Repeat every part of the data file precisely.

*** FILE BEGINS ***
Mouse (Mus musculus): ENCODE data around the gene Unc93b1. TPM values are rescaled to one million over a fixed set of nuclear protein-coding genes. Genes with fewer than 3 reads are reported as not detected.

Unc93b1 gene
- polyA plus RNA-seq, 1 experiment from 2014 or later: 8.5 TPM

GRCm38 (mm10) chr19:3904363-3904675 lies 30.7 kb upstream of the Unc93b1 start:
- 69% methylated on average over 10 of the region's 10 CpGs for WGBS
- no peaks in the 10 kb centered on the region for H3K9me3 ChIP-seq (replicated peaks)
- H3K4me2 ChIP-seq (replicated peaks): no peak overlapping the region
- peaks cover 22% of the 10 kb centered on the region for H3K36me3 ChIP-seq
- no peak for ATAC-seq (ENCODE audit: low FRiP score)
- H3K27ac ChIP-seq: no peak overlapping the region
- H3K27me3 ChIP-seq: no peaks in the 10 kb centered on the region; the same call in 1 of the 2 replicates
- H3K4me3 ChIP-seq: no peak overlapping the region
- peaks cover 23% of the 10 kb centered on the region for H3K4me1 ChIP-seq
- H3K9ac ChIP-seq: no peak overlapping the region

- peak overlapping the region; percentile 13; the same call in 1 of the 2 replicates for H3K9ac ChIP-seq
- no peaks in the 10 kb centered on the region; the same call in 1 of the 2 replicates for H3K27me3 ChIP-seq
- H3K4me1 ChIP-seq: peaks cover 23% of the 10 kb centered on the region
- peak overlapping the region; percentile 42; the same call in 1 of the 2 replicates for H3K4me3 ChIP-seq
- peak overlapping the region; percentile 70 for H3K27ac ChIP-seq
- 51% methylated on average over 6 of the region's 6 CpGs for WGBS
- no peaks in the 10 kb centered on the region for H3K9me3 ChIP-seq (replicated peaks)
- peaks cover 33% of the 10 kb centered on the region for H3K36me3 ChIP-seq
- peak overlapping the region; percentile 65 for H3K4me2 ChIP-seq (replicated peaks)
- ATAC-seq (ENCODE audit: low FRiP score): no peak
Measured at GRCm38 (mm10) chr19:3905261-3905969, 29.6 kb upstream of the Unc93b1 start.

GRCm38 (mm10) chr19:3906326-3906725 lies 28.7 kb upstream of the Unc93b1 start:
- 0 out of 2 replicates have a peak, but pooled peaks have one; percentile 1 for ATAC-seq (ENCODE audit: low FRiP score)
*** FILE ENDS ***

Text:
Mouse (Mus musculus): ENCODE data around the gene Unc93b1. TPM values are rescaled to one million over a fixed set of nuclear protein-coding genes. Genes with fewer than 3 reads are reported as not detected.

Unc93b1 gene
- polyA plus RNA-seq, 1 experiment from 2014 or later: 8.5 TPM

GRCm38 (mm10) chr19:3904363-3904675 lies 30.7 kb upstream of the Unc93b1 start:
- 69% methylated on average over 10 of the region's 10 CpGs for WGBS
- no peaks in the 10 kb centered on the region for H3K9me3 ChIP-seq (replicated peaks)
- H3K4me2 ChIP-seq (replicated peaks): no peak overlapping the region
- peaks cover 22% of the 10 kb centered on the region for H3K36me3 ChIP-seq
- no peak for ATAC-seq (ENCODE audit: low FRiP score)
- H3K27ac ChIP-seq: no peak overlapping the region
- H3K27me3 ChIP-seq: no peaks in the 10 kb centered on the region; the same call in 1 of the 2 replicates
- H3K4me3 ChIP-seq: no peak overlapping the region
- peaks cover 23% of the 10 kb centered on the region for H3K4me1 ChIP-seq
- H3K9ac ChIP-seq: no peak overlapping the region

- peak overlapping the region; percentile 13; the same call in 1 of the 2 replicates for H3K9ac ChIP-seq
- no peaks in the 10 kb centered on the region; the same call in 1 of the 2 replicates for H3K27me3 ChIP-seq
- H3K4me1 ChIP-seq: peaks cover 23% of the 10 kb centered on the region
- peak overlapping the region; percentile 42; the same call in 1 of the 2 replicates for H3K4me3 ChIP-seq
- peak overlapping the region; percentile 70 for H3K27ac ChIP-seq
- 51% methylated on average over 6 of the region's 6 CpGs for WGBS
- no peaks in the 10 kb centered on the region for H3K9me3 ChIP-seq (replicated peaks)
- peaks cover 33% of the 10 kb centered on the region for H3K36me3 ChIP-seq
- peak overlapping the region; percentile 65 for H3K4me2 ChIP-seq (replicated peaks)
- ATAC-seq (ENCODE audit: low FRiP score): no peak
Measured at GRCm38 (mm10) chr19:3905261-3905969, 29.6 kb upstream of the Unc93b1 start.

GRCm38 (mm10) chr19:3906326-3906725 lies 28.7 kb upstream of the Unc93b1 start:
- 0 out of 2 replicates have a peak, but pooled peaks have one; percentile 1 for ATAC-seq (ENCODE audit: low FRiP score)